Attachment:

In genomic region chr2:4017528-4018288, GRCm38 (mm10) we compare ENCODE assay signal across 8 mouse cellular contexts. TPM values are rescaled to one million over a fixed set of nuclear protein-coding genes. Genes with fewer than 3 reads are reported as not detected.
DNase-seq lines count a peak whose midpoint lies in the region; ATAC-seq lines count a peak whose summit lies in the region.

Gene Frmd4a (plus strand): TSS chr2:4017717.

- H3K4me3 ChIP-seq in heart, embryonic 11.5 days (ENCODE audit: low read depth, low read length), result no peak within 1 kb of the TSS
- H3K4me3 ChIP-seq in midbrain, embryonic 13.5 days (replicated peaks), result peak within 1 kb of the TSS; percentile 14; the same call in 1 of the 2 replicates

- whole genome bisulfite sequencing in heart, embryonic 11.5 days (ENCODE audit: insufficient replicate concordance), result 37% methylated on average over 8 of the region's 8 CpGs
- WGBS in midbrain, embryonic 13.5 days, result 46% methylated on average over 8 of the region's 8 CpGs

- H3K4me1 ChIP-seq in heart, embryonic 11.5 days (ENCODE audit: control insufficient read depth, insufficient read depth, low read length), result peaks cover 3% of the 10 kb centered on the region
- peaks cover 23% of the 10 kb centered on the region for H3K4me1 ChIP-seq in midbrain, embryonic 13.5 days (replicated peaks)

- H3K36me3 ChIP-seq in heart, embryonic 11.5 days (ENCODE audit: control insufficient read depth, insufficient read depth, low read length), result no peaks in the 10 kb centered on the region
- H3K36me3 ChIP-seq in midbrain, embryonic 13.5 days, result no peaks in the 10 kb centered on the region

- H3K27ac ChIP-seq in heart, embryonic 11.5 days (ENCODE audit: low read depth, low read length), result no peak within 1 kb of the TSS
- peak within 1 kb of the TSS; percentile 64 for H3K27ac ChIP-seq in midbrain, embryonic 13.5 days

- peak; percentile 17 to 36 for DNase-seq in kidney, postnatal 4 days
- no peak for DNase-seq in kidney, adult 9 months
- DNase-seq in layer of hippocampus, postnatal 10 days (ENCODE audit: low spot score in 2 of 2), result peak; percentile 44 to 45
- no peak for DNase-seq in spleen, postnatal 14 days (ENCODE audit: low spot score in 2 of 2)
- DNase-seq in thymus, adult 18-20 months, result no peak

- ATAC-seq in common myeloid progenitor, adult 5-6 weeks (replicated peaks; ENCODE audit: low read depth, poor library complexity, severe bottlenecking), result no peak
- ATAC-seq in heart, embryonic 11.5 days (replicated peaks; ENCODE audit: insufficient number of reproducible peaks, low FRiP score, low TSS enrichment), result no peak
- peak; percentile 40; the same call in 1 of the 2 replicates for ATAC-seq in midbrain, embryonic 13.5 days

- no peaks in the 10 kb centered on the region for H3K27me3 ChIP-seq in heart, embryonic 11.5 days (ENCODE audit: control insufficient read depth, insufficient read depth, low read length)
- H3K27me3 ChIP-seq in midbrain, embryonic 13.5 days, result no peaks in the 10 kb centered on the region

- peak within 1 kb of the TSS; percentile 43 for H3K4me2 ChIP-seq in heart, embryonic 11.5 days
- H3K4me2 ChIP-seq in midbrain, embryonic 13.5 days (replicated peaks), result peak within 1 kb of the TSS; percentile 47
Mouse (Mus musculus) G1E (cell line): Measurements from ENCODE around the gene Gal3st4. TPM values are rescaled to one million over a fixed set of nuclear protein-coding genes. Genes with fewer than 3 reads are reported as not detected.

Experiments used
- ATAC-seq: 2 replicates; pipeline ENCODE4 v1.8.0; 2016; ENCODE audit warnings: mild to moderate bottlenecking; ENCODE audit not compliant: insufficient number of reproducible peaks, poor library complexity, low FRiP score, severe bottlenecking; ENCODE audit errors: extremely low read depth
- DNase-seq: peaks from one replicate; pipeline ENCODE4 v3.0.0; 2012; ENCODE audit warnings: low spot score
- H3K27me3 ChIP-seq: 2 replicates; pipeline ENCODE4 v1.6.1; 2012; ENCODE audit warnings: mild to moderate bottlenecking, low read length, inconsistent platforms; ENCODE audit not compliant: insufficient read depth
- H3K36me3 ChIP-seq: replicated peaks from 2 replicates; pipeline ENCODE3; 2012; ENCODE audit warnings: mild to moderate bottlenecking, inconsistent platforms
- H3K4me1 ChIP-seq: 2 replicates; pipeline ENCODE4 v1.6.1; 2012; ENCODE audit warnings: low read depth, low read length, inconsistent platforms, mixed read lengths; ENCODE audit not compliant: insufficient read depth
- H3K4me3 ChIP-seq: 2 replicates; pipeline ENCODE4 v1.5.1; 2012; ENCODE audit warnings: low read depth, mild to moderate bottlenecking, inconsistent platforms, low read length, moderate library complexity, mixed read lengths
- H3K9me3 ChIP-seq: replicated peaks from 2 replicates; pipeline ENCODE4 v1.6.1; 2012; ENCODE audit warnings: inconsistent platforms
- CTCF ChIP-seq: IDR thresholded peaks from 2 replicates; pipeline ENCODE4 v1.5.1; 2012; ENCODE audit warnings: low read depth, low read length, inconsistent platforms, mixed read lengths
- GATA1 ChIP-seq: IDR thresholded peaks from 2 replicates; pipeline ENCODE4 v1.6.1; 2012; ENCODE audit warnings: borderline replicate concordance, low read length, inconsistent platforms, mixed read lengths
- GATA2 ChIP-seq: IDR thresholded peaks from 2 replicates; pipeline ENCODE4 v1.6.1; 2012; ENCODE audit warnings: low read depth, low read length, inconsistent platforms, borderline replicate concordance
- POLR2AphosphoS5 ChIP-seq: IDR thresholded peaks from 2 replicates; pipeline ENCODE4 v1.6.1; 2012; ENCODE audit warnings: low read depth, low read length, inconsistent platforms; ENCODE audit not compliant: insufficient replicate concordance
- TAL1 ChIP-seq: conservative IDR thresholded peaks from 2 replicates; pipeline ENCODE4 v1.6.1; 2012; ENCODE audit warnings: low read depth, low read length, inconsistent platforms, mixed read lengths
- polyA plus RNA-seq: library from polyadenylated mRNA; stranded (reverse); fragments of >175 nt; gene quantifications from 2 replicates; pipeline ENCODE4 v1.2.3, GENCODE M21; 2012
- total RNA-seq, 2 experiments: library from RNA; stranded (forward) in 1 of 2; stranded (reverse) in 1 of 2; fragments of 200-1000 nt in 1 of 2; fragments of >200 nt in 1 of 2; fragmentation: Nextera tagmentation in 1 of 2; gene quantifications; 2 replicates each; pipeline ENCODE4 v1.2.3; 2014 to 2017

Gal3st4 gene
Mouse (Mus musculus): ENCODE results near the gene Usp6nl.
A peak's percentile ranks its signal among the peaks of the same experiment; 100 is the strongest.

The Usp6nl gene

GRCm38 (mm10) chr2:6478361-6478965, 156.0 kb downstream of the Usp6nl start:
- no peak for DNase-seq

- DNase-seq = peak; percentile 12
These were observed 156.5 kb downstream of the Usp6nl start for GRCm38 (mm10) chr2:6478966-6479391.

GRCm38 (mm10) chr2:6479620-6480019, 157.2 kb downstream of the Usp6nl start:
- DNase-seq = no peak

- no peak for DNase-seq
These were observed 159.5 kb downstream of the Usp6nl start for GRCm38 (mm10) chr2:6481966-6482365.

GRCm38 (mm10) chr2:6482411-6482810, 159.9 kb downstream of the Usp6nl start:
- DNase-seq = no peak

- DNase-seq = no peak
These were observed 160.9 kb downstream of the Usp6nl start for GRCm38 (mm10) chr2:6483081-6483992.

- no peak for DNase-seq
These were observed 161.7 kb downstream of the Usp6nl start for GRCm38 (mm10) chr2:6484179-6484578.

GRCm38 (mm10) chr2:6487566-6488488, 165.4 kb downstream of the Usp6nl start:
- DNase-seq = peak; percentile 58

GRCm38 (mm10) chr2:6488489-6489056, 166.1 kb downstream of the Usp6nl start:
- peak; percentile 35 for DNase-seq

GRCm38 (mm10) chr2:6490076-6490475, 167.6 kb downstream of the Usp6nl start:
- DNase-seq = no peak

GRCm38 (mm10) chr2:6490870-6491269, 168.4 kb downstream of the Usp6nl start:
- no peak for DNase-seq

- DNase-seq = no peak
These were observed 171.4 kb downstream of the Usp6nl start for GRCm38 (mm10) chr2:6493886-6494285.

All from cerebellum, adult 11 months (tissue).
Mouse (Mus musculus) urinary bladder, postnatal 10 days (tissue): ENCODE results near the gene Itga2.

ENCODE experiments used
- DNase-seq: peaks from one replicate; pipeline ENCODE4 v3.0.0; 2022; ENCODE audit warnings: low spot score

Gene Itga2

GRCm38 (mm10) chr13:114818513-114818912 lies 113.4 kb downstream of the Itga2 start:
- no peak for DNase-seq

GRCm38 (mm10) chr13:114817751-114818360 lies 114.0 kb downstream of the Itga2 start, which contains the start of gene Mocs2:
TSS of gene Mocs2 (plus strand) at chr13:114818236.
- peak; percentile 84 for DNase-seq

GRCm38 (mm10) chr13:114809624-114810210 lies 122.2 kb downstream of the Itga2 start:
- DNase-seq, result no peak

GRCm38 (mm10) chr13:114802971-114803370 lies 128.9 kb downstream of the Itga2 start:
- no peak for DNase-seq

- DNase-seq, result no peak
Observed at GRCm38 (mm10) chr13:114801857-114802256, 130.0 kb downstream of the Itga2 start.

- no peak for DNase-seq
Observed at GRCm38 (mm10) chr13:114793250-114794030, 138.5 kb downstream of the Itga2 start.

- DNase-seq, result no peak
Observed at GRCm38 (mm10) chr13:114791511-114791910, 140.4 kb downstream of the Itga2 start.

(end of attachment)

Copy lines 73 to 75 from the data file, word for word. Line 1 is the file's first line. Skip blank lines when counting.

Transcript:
- DNase-seq: peaks from one replicate; pipeline ENCODE4 v3.0.0; 2022; ENCODE audit warnings: low spot score

Gene Itga2

GRCm38 (mm10) chr13:114818513-114818912 lies 113.4 kb downstream of the Itga2 start: